PHILADELPHIA -- Adding the long-acting beta2-agonist Serevent (salmeterol) to an inhaled corticosteroid reduces the rate of asthma exacerbations and asthma-related hospitalizations, said researchers from Servent's maker.
PHILADELPHIA, Nov. 12 -- Adding the long-acting beta2-agonist Serevent (salmeterol) to an inhaled corticosteroid reduces the rate of asthma exacerbations and asthma-related hospitalizations, said researchers here.
Servent in combination with Flovent (fluticasone) was associated in the recent SMART (Salmeterol Multi-center Asthma Research Trial) study with severe asthma exacerbations, and an increased risk of life-threatening adverse events and respiratory deaths among African Americans, in particular. Those findings led the FDA to require a "black box" warning on long-acting beta2 agonists.
But in a retrospective pooled analysis of studies conducted by GlaxoSmithKline, maker of Servent and the Servent/Flovent combination Advair, Courtney Crim, M.D., and colleagues from GSK reported that 5% of patients on the combination of Servent and an to inhaled corticosteroid, either as Advair or dosed concomitantly, had exacerbations, compared with 10% of those on an to inhaled corticosteroids alone.
The investigators reported their findings in a poster session at the American College of Allergy, Asthma and Immunology meeting.
"Numerous studies have shown that an ICS plus long-acting beta2 agonist is more effective than higher doses of an ICS alone in improving asthma control and reducing exacerbations," the authors wrote. "However, recent analyses have suggested that there may be an increased risk of serious asthma-related adverse events in subjects receiving salmeterol.
They conducted a pooled analysis of 27 studies conducted by GSK in the United States. All studies were of parallel group design lasting four to 40 weeks, and were carried out in participants with persistent asthma. All studies had at least one treatment arm in which the participants were randomized to receive Serevent in combination with an inhaled corticosteroid.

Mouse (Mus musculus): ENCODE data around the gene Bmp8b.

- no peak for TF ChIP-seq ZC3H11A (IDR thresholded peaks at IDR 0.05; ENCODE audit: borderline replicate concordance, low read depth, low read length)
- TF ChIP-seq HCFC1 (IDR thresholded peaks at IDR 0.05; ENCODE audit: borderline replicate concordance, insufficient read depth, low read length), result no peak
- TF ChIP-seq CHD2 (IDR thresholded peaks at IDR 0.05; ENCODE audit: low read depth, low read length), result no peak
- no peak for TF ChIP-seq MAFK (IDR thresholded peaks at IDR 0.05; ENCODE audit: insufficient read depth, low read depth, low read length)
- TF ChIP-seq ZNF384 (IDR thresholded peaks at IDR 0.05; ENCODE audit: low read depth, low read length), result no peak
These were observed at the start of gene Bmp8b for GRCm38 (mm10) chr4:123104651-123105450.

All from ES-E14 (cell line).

The analysis focused on asthma exacerbations resulting in hospitalizations. A total of 9,954 patients, ages four years and older, representing 2,859 patient years of exposure, were included.
The participants included 4,437 white patients, 534 blacks, 377 Hispanics, and 405 children (race/ethnicity not specified) who took the combination. Another 3,663 whites, 417 blacks, 265 Hispanics and 406 children took an ICS only.
There were a total of six exacerbations resulting in hospitalizations among 5,493 patients who used the combination, compared with 10 in 4,461 patients who used inhaled corticosteroids alone.
Exacerbations occurred among 5% of white patients, 7% of African Americans, and 6% of Hispanics on the combination, compared with 10% of whites, 10% of blacks, and 9% of Hispanics on the combination.
Among children, exacerbation rates were similar, at 5% for those on the combination, and 6% for those on the ICS alone.
The exacerbation rate per patient-year was 0.2 for the combination, 0.3 for the inhaled corticosteroid alone.
The hospitalization rate per patient-year was also lower in the participants who received Salmeterol plus ICS (0.004) compared with ICS alone (0.007).
There were no asthma- or respiratory-related deaths reported in any of the studies.
Because this was a retrospective analysis, investigators did not calculate P values for any of their findings, so statistical significance of the results cannot be confirmed.
"But if I had to guess, I'd say that the none of the differences was statistically significant," said co-author Steve Yancey, M.S., in an interview.
An asthma and allergy specialist who was not involved in the study commented that while it indicates that while the addition of Serevent does not appear to increase risk of exacerbations or serious adverse events, clinicians should still be aware of the potential for life-threatening complications in a small number of patients.
"I think that we still need to be cognizant of the black box warning, and I think that following the guidelines that have been set by the NIH does give us the best location as far as placement of these extremely effective medications in the treatment of asthma is concerned," said Michael S. Blaiss, M.D., a clinical professor of pediatrics and medicine at the University of Tennessee Health Science Center in Memphis.
Dr. Blaiss has received grant support and honoria from GlaxoSmithKline.
The study authors are all employees of GlaxoSmithKline, maker of Servent, Flonase, and Advair. The studies included in the analysis were all funded by the company.